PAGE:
4.0 out of 5 stars Another Spiritual Novel from the genius Mitchell November 29, 2002
Format:Hardcover
While not as good as his first novel "Ghostwritten," "Number9Dream" is an unforgetabe book, and satisfying read for those who are familiar with David Mitchell's style. The book begins in Tokyo with a young man from the countryside sitting in a coffee shop, plotting the best time to invade the building that houses his fathers lawyer. He plaans to extract from her, information as to his fathers where-abouts, which are the focus of the novel.

Though a good novel, it would probably be difficult for people to understand who've never read Mitchell before. My only noteable complaint about the book is that the dream sequences become somewhat jumbled at first, leaving you confused and somewhat angered. I nearly put the book down before the first section had finished. You'll fiure out what's real by the time the second section is about half-way through. Sometimes grusome (that bowling scene is disgusting), sometime beautiful (Mitchell really has expanded on his touching and lovely way of speaking) and like "Ghostwritten," leaves you no really clear-cut ending (something else that might enrage new readers). So basically, a good read for veterans of Mitchell, confusing and annoying for everyone else.
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Most Recent Customer Reviews
5.0 out of 5 stars A New Favorite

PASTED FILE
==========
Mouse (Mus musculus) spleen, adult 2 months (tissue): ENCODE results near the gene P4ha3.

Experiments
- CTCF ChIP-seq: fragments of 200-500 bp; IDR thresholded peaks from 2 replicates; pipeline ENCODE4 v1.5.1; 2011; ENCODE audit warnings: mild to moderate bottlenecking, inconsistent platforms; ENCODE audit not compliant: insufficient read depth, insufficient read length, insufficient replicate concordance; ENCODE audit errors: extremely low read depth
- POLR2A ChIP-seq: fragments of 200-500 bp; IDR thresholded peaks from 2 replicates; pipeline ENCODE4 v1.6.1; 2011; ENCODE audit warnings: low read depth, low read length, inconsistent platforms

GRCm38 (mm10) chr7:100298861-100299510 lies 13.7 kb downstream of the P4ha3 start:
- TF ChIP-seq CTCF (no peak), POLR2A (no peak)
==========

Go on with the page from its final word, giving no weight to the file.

I have a couple of favorite books, based on the combination of an engaging story and wonderful writing. The first two are The Prince of Tides and The Story of Edgar Sawtelle. Read more
Published 6 days ago by Bill M.
5.0 out of 5 stars Reviewed Highly by an Avid Reader
Provided as a gift to an avid and critical reader, the book was devoured in days with satisfaction. One amazing item within the book that the reader loved was a short called... Read more
Published 1 month ago by C. Martin Centner
5.0 out of 5 stars Beautiful book
Absolutely brilliant.
Published 1 month ago by Adam Rado
3.0 out of 5 stars A little too dream-like
Not bad, I would recommend borrowing over buying. Too many weird turns (Goatwriter ? ).and annoying twist/deceptions in story-line
i enjoyed reading the love story and about... Read more
Published 2 months ago by james f
4.0 out of 5 stars In-depth review: promising second novel
This is my fourth David Mitchell novel, and by now, the pattern's familiar. I enjoy once again Mitchell's fidelity to a young narrator's voice. Read more
Published 3 months ago by John L Murphy